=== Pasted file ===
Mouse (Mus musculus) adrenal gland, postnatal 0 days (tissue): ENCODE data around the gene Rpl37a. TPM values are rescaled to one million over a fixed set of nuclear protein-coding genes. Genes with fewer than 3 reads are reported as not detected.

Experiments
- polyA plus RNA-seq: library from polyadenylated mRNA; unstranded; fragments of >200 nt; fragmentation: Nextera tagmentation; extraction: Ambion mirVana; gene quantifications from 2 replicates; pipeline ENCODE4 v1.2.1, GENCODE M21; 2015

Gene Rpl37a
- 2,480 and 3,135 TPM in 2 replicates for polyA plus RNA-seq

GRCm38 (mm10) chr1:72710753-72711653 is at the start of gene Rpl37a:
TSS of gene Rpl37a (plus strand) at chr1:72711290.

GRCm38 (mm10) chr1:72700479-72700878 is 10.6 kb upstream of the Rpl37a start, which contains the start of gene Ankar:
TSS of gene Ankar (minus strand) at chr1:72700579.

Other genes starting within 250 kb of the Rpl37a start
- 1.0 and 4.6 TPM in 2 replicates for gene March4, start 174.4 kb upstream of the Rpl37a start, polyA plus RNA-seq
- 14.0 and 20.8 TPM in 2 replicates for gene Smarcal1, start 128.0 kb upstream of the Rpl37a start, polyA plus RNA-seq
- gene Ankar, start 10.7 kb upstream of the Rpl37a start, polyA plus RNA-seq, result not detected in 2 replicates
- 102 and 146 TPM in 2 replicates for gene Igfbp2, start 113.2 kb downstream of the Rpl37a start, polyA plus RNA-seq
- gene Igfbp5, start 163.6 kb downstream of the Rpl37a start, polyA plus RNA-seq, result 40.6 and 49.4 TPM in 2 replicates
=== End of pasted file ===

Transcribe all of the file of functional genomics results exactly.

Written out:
Mouse (Mus musculus) adrenal gland, postnatal 0 days (tissue): ENCODE data around the gene Rpl37a. TPM values are rescaled to one million over a fixed set of nuclear protein-coding genes. Genes with fewer than 3 reads are reported as not detected.

Experiments
- polyA plus RNA-seq: library from polyadenylated mRNA; unstranded; fragments of >200 nt; fragmentation: Nextera tagmentation; extraction: Ambion mirVana; gene quantifications from 2 replicates; pipeline ENCODE4 v1.2.1, GENCODE M21; 2015

Gene Rpl37a
- 2,480 and 3,135 TPM in 2 replicates for polyA plus RNA-seq

GRCm38 (mm10) chr1:72710753-72711653 is at the start of gene Rpl37a:
TSS of gene Rpl37a (plus strand) at chr1:72711290.

GRCm38 (mm10) chr1:72700479-72700878 is 10.6 kb upstream of the Rpl37a start, which contains the start of gene Ankar:
TSS of gene Ankar (minus strand) at chr1:72700579.

Other genes starting within 250 kb of the Rpl37a start
- 1.0 and 4.6 TPM in 2 replicates for gene March4, start 174.4 kb upstream of the Rpl37a start, polyA plus RNA-seq
- 14.0 and 20.8 TPM in 2 replicates for gene Smarcal1, start 128.0 kb upstream of the Rpl37a start, polyA plus RNA-seq
- gene Ankar, start 10.7 kb upstream of the Rpl37a start, polyA plus RNA-seq, result not detected in 2 replicates
- 102 and 146 TPM in 2 replicates for gene Igfbp2, start 113.2 kb downstream of the Rpl37a start, polyA plus RNA-seq
- gene Igfbp5, start 163.6 kb downstream of the Rpl37a start, polyA plus RNA-seq, result 40.6 and 49.4 TPM in 2 replicates